Join me on my delicious journey revisiting American home cooking in the era before convenience foods became popular (1919 to 1955), as I bake and cook from old cookbooks and recipe cards of home cooks purchased at estate sales in Akron, Ohio, and other exotic locations.
Top 100 Cake Blog
Sunday, October 9, 2011
A Cake Occupies Wall Street*
Baking for the revolution that's happening just a few miles from my house seems the perfect way to show support and a wonderful way to channel both my inner radicalism and inner Betty Crocker.
Plus, those occupiers deserve cake.
To feed more people, I opted to make a sheet cake, inspired by Marty Reimer, who baked for the revolution in Egypt earlier this year. Commenting on my blog post, Egyptian Cake: When Politics and Pastry Collide, she wrote:
"i've been baking a sheet cake most days of the revolution and distributing it to my neighbors. every day i make a different recipe and call it something related to the revolution: "revolution cake," "tahrir cake," "curfew cake," "perseverance cake," etc."
The chocolate sheet cake I made (also called cookie sheet cake) is from one of my very favorite sources: the Indiana Rural Letter Carriers' Auxiliary Cookbook, published in Hope, Indiana in 1977, and given to me personally by the auxiliary president, Mrs. Howard D. [Katherine] Stewart, as she referred to herself. Southern Indiana is also home to some of my most conservative friends (that's you, John Beach!), a real contrast to the occupiers of Wall Street.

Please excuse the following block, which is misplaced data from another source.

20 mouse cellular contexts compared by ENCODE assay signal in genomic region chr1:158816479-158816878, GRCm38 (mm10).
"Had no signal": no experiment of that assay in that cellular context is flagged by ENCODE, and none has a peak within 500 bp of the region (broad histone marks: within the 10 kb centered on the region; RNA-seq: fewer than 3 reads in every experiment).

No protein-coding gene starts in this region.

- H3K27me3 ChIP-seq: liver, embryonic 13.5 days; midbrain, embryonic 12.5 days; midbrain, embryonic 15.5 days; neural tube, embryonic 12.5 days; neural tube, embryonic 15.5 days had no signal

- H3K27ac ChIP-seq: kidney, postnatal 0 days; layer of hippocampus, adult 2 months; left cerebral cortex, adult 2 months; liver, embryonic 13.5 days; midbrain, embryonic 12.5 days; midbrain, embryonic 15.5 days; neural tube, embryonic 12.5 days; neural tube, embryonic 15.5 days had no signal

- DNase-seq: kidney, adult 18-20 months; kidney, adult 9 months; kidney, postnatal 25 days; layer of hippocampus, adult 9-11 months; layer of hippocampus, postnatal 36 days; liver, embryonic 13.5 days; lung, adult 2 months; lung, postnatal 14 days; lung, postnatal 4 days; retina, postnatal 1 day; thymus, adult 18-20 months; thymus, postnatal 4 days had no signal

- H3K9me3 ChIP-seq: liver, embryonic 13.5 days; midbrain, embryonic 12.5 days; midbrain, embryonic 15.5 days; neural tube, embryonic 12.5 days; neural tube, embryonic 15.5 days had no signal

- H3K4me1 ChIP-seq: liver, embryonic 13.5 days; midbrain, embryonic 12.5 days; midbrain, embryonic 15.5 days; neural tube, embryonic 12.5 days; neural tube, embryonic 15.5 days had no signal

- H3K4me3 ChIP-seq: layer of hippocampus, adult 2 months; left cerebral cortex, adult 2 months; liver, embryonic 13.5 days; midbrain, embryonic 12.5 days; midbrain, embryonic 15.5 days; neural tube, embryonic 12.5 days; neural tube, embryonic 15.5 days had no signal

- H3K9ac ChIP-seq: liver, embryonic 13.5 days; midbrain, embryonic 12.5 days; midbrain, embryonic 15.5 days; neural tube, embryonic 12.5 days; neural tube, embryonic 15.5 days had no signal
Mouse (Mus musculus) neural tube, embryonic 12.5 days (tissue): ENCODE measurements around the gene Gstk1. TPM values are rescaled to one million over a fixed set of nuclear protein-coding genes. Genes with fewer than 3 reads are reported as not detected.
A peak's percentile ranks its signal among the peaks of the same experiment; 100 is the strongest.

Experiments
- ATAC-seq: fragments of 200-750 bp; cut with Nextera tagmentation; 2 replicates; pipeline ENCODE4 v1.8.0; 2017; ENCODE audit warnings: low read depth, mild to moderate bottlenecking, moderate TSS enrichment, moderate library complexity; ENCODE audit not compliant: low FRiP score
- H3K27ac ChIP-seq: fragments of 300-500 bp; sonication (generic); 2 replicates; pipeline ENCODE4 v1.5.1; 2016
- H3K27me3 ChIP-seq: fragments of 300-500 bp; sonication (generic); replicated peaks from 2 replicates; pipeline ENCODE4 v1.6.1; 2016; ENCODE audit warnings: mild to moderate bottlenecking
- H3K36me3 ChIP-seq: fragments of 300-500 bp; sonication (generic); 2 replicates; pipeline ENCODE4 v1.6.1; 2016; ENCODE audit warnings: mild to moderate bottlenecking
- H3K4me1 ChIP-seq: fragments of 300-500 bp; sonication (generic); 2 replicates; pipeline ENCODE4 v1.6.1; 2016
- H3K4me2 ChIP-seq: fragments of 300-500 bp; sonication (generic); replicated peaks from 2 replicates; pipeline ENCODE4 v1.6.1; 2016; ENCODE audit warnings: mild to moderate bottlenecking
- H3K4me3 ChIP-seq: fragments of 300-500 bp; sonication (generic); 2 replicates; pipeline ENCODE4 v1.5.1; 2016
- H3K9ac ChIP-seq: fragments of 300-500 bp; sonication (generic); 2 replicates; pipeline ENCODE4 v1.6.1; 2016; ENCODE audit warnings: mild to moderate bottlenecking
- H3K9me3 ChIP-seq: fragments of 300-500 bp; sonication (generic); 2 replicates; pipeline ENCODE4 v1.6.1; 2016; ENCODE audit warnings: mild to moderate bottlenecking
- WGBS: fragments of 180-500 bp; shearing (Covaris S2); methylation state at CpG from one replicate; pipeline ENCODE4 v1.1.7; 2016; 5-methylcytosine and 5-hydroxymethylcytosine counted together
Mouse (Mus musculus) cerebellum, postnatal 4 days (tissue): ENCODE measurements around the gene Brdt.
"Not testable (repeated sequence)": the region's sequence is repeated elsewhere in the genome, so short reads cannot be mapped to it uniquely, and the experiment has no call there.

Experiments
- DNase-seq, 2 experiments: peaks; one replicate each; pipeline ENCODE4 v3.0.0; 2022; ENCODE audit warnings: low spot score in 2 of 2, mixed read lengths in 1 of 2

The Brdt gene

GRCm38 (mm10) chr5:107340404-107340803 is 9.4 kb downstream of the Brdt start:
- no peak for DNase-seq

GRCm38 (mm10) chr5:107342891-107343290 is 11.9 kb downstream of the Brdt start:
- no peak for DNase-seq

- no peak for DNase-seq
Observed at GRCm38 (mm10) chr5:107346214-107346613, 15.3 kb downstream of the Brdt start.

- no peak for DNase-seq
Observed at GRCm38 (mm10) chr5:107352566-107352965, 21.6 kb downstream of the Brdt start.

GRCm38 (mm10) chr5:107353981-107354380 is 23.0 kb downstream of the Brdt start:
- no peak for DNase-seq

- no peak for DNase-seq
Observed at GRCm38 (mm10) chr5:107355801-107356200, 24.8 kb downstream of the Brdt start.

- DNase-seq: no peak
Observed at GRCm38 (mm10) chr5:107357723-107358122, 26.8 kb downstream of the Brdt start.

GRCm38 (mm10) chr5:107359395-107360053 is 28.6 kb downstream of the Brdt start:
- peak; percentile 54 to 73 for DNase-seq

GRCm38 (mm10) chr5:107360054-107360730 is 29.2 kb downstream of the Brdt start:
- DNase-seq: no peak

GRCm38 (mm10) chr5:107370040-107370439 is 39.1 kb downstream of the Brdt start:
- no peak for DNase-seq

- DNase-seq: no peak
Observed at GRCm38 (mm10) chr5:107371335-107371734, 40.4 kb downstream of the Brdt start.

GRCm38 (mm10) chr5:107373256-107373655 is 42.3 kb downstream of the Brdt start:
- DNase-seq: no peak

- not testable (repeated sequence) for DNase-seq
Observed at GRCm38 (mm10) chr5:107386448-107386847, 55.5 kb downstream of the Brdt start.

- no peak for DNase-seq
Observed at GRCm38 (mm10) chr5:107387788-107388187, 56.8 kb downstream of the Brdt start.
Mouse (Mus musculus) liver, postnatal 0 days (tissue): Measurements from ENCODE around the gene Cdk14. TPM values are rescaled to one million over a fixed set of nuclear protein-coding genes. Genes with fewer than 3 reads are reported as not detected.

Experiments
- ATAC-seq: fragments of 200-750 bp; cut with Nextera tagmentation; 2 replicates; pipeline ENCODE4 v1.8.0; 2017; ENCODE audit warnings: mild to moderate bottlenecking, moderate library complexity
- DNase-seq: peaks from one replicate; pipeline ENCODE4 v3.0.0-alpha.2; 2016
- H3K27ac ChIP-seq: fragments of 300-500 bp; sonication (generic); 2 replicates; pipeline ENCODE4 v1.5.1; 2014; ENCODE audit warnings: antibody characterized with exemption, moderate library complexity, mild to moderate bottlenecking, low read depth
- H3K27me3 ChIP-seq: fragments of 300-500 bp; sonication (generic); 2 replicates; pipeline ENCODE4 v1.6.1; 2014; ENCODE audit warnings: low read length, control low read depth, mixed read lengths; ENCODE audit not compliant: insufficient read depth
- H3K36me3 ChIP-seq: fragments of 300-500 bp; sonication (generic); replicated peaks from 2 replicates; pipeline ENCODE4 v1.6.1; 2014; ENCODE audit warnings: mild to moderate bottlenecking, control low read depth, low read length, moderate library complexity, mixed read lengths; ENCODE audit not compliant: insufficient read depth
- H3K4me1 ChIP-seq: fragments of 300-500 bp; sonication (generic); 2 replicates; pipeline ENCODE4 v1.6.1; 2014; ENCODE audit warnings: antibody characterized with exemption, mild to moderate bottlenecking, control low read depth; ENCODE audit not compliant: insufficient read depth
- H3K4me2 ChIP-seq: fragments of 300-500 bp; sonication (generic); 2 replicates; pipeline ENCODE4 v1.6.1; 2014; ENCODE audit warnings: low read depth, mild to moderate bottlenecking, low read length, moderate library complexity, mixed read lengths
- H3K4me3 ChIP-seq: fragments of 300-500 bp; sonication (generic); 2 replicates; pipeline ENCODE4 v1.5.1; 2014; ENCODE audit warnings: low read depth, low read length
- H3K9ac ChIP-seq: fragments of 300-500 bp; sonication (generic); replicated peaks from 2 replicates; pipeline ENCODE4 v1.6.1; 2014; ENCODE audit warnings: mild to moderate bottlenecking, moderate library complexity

This is an easy cake to put together and is baked, not in a cake pan, but in a 11 x 16 inch cookie sheet, aka, a hotel pan. First heat the water, two sticks of butter (use that instead of the margarine called for in the recipe) and cocoa powder.
After a few minutes, the mixture will look like this. Let it come to a boil before pouring it on the flour and sugar that you have waiting in a mixing bowl.
The cake bakes in just 20 minutes. It's important to start the frosting about five minutes before you take the cake from the oven, as it needs to be poured over the cake while hot.
I didn't like the way the cake looked with just the frosting (the unfrosted cake is pictured above), so I put some sweetened shredded coconut on top. It adds flavor, texture and an extra yum factor. The occupiers are going the extra mile, so I thought I should too.
*Credit to DS for coming up with the title of this blog post.
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"An extra yum factor"--nice touch!ReplyDelete
Since I'm on a diet to lower my cholesterol this cake is probably not a good choice. It looks great though!ReplyDelete
Thanks, Beth! Appreciate it.ReplyDelete
India: Yes, these are probably not the best if you're watching your diet, but just one or two would be ok, right?
The Rural Letter Carriers Museum pictured on that cookbook is in my hometown! I have never seen any cookbook associated with it. I'll definitely be giving this recipe a try!ReplyDelete
Erin: Small world! Thanks for writing.ReplyDelete